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: Nikola agrees to pay $125 million to settle SEC investigation

Electric-truck manufacturer Nikola Corp. NKLA, -7.31% agreed to pay $125 million to settle charges with federal regulators that it defrauded investors by misleading them about its products and technological innovations, the Securities and Exchange Commission said Tuesday.

The action comes follows the indictment of the company’s founder and former CEO Trevor Milton for making false and misleading statements to investors by the U.S. Attorney’s Office for the Southern District of New York and an accompanying fraud charge by the SEC.

According to the SEC order, Milton allegedly misled investors through statements on social media and elsewhere that “falsely gave investors the impression that Nikola had reached certain product and technological milestones.”

The investigation into Milton and Nikola was launched after short seller Hindenburg Research published a research report on the company that alleged that management had misled investors about its internally developed battery and fuel-cell capabilities.

The company had said in a November securities filing that expected to pay $125 million to settle the charges, though the penalty had not yet been approved by SEC commissioners at the time.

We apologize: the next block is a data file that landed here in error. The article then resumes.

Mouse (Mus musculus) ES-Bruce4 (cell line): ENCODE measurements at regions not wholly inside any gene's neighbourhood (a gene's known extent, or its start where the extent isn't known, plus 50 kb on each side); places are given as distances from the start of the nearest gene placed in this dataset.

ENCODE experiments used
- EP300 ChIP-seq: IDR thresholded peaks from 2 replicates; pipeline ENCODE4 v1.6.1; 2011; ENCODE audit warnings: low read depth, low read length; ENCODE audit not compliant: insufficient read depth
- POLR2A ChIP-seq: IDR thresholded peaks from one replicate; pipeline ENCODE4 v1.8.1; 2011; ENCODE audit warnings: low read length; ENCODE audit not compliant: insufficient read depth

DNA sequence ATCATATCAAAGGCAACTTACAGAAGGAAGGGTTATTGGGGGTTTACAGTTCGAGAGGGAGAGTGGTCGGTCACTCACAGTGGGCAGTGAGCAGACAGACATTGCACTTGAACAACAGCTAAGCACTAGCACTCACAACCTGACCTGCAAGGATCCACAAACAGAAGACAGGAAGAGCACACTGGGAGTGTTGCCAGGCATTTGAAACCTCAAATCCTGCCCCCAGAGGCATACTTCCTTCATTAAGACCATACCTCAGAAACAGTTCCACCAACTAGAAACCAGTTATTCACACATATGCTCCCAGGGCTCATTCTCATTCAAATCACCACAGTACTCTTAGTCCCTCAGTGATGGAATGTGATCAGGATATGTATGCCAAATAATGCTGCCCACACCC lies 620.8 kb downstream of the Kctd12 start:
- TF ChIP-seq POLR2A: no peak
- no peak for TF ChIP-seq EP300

“As the order finds, Nikola Corporation is responsible for both Milton’s allegedly misleading statements and for other alleged deceptions, all of which falsely portrayed the true state of the company’s business and technology,” said Gurbir Grewal, head of the SEC’s Division of Enforcement, in a Tuesday statement. “This misconduct — and the harm it inflicted on retail investors — merits the strong remedies today’s settlement provides.”

Nikola agreed to settle the charges without admitting or denying the SEC’s findings that it violated the antifraud and disclosure control provisions of federal securities laws.

In charges announced against Milton in July, the SEC alleged that the former executive explicitly targeted retail investors on social media with his allegedly misleading statements about the company’s technology. The order also establishes a fund to “return the penalty proceeds to victim investors,” the SEC said.

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